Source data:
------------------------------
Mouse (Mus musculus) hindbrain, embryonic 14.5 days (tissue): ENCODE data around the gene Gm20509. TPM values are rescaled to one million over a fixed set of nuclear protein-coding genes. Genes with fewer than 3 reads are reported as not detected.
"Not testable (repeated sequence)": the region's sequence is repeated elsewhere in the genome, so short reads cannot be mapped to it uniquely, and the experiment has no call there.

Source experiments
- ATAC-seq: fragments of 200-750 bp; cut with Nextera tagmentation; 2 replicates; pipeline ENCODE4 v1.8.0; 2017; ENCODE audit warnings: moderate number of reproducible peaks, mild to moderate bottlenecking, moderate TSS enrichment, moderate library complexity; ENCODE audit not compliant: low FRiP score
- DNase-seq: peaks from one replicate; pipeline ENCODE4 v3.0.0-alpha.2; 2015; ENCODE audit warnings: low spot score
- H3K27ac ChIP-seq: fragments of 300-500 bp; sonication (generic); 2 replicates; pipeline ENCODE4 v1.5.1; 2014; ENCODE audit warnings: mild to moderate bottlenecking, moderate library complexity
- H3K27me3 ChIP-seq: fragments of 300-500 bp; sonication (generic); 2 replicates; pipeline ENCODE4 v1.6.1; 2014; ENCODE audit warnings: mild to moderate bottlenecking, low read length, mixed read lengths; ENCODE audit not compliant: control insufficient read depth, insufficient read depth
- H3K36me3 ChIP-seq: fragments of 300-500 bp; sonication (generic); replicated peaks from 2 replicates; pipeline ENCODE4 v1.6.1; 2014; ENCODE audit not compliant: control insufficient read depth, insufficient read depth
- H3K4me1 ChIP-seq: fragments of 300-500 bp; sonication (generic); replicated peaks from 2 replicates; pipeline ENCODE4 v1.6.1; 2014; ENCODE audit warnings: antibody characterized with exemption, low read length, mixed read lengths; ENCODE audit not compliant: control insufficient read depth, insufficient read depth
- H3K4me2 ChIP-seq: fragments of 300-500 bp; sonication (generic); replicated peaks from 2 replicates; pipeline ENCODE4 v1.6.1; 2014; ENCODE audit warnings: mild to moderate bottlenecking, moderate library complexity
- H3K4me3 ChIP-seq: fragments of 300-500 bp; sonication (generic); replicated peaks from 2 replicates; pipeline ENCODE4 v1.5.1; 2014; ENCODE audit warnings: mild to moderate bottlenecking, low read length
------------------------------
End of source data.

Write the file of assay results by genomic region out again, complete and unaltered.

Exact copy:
Mouse (Mus musculus) hindbrain, embryonic 14.5 days (tissue): ENCODE data around the gene Gm20509. TPM values are rescaled to one million over a fixed set of nuclear protein-coding genes. Genes with fewer than 3 reads are reported as not detected.
"Not testable (repeated sequence)": the region's sequence is repeated elsewhere in the genome, so short reads cannot be mapped to it uniquely, and the experiment has no call there.

Source experiments
- ATAC-seq: fragments of 200-750 bp; cut with Nextera tagmentation; 2 replicates; pipeline ENCODE4 v1.8.0; 2017; ENCODE audit warnings: moderate number of reproducible peaks, mild to moderate bottlenecking, moderate TSS enrichment, moderate library complexity; ENCODE audit not compliant: low FRiP score
- DNase-seq: peaks from one replicate; pipeline ENCODE4 v3.0.0-alpha.2; 2015; ENCODE audit warnings: low spot score
- H3K27ac ChIP-seq: fragments of 300-500 bp; sonication (generic); 2 replicates; pipeline ENCODE4 v1.5.1; 2014; ENCODE audit warnings: mild to moderate bottlenecking, moderate library complexity
- H3K27me3 ChIP-seq: fragments of 300-500 bp; sonication (generic); 2 replicates; pipeline ENCODE4 v1.6.1; 2014; ENCODE audit warnings: mild to moderate bottlenecking, low read length, mixed read lengths; ENCODE audit not compliant: control insufficient read depth, insufficient read depth
- H3K36me3 ChIP-seq: fragments of 300-500 bp; sonication (generic); replicated peaks from 2 replicates; pipeline ENCODE4 v1.6.1; 2014; ENCODE audit not compliant: control insufficient read depth, insufficient read depth
- H3K4me1 ChIP-seq: fragments of 300-500 bp; sonication (generic); replicated peaks from 2 replicates; pipeline ENCODE4 v1.6.1; 2014; ENCODE audit warnings: antibody characterized with exemption, low read length, mixed read lengths; ENCODE audit not compliant: control insufficient read depth, insufficient read depth
- H3K4me2 ChIP-seq: fragments of 300-500 bp; sonication (generic); replicated peaks from 2 replicates; pipeline ENCODE4 v1.6.1; 2014; ENCODE audit warnings: mild to moderate bottlenecking, moderate library complexity
- H3K4me3 ChIP-seq: fragments of 300-500 bp; sonication (generic); replicated peaks from 2 replicates; pipeline ENCODE4 v1.5.1; 2014; ENCODE audit warnings: mild to moderate bottlenecking, low read length